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Protection Series Part 1 | A Working Analytical Framework

As research interacts with the humanitarian and development sphere, some effort has been made to harmonize core theoretical concepts between the two such as gender and conflict sensitivity and participatory approaches. While gender sensitive and participatory frameworks seek to ensure that local perspectives-- particularly those which have been historically marginalized-- are heard and incorporated into research and humanitarian activities, conflict sensitivity encourages implementers to think about how their activities impact target communities. Further, as a response to the fact that research is too often an extractive, top-down process, a clear push towards participatory approaches has emerged in recent years. This means there are efforts to ensure that local communities play a larger role in designing and executing project activities.

While the notion of protection has been foregrounded in humanitarian and development circles in recent years, only bits and pieces of the concept have been incorporated into research practices. This is particularly true when research activities, often led by scholars and practitioners from the global North, are executed in remote and fragile settings.

What is Protection in Research?

“Protection,” as understood in the humanitarian field, is defined as “activities aimed at obtaining full respect for the right of all individuals, without discrimination, in accordance with the relevant bodies of law” (Global Protection Cluster 2016). According to the Global Protection Cluster (2016) “Protection” encompasses four themes which should be applied across all humanitarian programming:

  1. Prioritizing safety and dignity and avoiding harm: Aid interventions should both seek to promote the physical safety and well-being of participants, and ensure that the aid process doesn’t expose participants to further risk.

  2. Meaningful access: Assistance should be provided without discrimination and in proportion to need, with particular attention paid to individuals or groups who may be marginalized because of race, class, gender, age, or disability.

  3. Accountability: Programs should be managed and delivered in a transparent manner, with appropriate feedback and complaints mechanisms available to beneficiaries.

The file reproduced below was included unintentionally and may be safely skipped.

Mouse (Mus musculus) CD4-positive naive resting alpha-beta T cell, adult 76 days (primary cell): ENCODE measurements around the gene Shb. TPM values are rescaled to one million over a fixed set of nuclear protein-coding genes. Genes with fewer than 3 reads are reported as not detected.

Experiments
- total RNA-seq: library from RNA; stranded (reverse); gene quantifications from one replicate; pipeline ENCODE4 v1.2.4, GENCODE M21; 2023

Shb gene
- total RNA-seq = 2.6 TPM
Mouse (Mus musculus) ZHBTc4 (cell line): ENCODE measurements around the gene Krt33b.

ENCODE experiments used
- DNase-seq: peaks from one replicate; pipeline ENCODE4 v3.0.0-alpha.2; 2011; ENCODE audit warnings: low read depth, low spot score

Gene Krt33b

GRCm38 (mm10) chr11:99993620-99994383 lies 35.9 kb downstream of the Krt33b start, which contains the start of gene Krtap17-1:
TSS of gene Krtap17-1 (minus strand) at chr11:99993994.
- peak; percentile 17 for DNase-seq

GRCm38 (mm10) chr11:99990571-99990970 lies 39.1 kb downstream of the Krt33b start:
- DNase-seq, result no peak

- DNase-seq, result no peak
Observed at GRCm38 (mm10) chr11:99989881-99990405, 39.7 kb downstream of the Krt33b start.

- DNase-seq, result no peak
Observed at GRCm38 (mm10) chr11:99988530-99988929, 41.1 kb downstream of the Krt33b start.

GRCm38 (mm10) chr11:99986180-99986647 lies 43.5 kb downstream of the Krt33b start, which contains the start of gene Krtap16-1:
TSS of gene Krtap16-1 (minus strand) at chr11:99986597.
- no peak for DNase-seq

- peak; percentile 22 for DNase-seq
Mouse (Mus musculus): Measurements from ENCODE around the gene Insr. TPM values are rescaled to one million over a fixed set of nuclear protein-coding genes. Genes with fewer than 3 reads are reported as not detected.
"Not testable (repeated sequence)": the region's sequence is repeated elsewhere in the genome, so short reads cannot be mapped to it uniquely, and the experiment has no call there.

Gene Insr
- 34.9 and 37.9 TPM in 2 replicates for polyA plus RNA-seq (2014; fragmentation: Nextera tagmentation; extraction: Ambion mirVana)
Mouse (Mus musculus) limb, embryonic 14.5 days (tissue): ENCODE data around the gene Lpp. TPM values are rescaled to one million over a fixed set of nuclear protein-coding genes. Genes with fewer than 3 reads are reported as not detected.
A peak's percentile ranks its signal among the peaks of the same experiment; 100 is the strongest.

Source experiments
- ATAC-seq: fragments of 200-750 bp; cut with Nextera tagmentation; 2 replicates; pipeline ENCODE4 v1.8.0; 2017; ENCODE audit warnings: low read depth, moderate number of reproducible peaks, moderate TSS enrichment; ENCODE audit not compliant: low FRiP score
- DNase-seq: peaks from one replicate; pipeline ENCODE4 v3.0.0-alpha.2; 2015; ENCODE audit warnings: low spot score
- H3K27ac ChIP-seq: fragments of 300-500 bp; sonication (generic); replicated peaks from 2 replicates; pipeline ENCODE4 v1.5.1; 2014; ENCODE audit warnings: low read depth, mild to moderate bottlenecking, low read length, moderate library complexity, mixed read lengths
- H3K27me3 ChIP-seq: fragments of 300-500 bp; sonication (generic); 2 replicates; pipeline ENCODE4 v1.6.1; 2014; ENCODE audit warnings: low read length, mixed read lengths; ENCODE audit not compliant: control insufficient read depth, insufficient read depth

4. Participation and empowerment: Affected communities should be involved in shaping the design and administration of aid.

While concepts like Do No Harm and non-discrimination have been cornerstone ethical principles of sociological research for more than a century, surprisingly little work has been done to systematically integrate the four Protection principles into contemporary research activities. How then can we incorporate protection principles into research activities conducted in fragile and remote environments?

On the one hand, protection-related issues like safety, access, inclusivity and participation should be worked into the design of a research exercise. Practical steps-- like conferring about sociopolitical dynamics with journalists or local NGOs, can be taken to ensure that the perspectives of women and elderly are included in a context analysis; field researchers can be instructed to conduct interviews in spaces where vulnerable participants feel safe during the implementation phase. In the subsequent posts these technical activities are referred to as the “programmatic” level of a research process.

However, research does not exist purely in the realm of programmatic choices. Research is an inherently social process in which interpersonal interactions occur at a micro level between participants, researchers, translators, field teams and institutional funders (Celestina, 2018). Instilling a Protection-lens to the social level of research is less a function of specific technical guidance. Rather, it requires active critical reflection on how power dynamics between different actors affect the process of research. Throughout the research process, the four Protection principles should be upheld both on a programmatic level and on a social level.

But what does this mean in practical terms?

The following post will examine how protection can be incorporated into the Context Analysis stage of research at both the programmatic and social levels.

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